Two tertiary cases were subsequently diagnosed in WA (see Figure 1). Case 3 was a resident of a mid-west WA town and a FIFO worker who was on the industrial vessel between 29 November and 6 December. He became unwell at home on 16 December 2011. While unaware of exposure to anyone with a measles-like illness, he was almost certainly infected by Case 2 sometime between 2 and 6 December. Case 4 was a resident of a north-east WA town who reported staying at the same Darwin hotel as Case 2 on 7 December 2011, and became unwell on 19 December 2011.
The measles virus genotype for Cases 1–4 was D4, and supports the epidemiological case links. Furthermore, this was the only strain in circulation in Auckland in the period from mid-2011 (Tomasz Kiedrzynski, NZ Ministry of Health – personal communication 4 January 2012).
The public health response involved follow-up of: an estimated 180 contacts of Case 2 who left the ship between 2–7 December 2011; an estimated 300 potentially exposed contacts still aboard and those joining the vessel on 7 December 2011; 177 potentially exposed contacts for Case 1 and Case 2 in Darwin (GP surgery, RDH, hotel staff); and 14 close contacts of Cases 3 and 4 in WA, who were residents of small towns and had a limited number of identifiable contacts during their respective infectious periods. In addition to the 150 FIFO workers vaccinated on the vessel, 42 of the identified Darwin and WA contacts had post-exposure vaccination against measles and three required normal human immunoglobulin. None aboard the vessel required immunoglobulin. No further cases of measles were notified on the vessel, in the NT or WA in the following four months, indicating that there was no further transmission related to this outbreak in Australia. No information was received by the Australian National Focal Point (under International Health Regulation requirements) to indicate transmission to nationals of other countries who worked on the vessel, or from the index case after his return to NZ.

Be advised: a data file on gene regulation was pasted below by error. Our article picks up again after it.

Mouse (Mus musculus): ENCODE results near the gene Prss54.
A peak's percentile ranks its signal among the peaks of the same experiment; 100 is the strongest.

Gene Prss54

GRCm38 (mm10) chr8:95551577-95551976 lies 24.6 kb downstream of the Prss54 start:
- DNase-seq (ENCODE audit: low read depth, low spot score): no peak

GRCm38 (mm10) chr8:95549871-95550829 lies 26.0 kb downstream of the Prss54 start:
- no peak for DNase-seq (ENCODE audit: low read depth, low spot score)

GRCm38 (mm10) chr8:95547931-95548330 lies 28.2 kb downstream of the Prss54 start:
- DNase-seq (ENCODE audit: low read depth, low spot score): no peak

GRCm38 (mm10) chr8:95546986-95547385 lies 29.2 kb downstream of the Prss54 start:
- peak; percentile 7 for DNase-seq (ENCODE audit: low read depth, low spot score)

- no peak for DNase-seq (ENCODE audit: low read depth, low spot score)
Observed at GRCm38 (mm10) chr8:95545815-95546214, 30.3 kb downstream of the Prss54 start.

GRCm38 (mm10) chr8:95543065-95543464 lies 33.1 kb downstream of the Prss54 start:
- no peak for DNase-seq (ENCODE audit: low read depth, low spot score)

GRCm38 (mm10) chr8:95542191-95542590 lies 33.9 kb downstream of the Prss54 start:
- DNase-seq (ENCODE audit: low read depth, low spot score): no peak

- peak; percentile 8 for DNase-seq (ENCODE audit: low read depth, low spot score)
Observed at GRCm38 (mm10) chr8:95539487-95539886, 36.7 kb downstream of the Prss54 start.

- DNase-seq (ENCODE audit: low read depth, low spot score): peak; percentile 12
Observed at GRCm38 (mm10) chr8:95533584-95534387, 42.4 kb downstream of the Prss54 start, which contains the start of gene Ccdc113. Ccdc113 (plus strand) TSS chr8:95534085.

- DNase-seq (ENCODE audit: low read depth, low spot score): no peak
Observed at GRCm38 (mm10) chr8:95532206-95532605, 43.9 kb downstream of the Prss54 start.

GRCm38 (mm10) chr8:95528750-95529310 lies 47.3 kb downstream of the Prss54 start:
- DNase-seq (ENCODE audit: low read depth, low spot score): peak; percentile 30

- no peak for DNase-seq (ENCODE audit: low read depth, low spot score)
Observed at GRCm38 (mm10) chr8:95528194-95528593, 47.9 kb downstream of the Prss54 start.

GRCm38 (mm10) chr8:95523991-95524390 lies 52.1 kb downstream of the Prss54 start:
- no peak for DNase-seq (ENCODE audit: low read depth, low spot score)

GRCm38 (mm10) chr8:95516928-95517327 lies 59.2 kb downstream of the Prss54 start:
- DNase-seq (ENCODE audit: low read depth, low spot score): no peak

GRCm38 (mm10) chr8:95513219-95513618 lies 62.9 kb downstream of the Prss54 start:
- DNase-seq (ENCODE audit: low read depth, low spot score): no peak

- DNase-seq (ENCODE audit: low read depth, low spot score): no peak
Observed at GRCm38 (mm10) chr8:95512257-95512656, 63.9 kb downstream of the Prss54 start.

We have described the public health investigation and response to a measles outbreak associated with FIFO workers on an off-shore industrial vessel serviced via Darwin in northern Australia.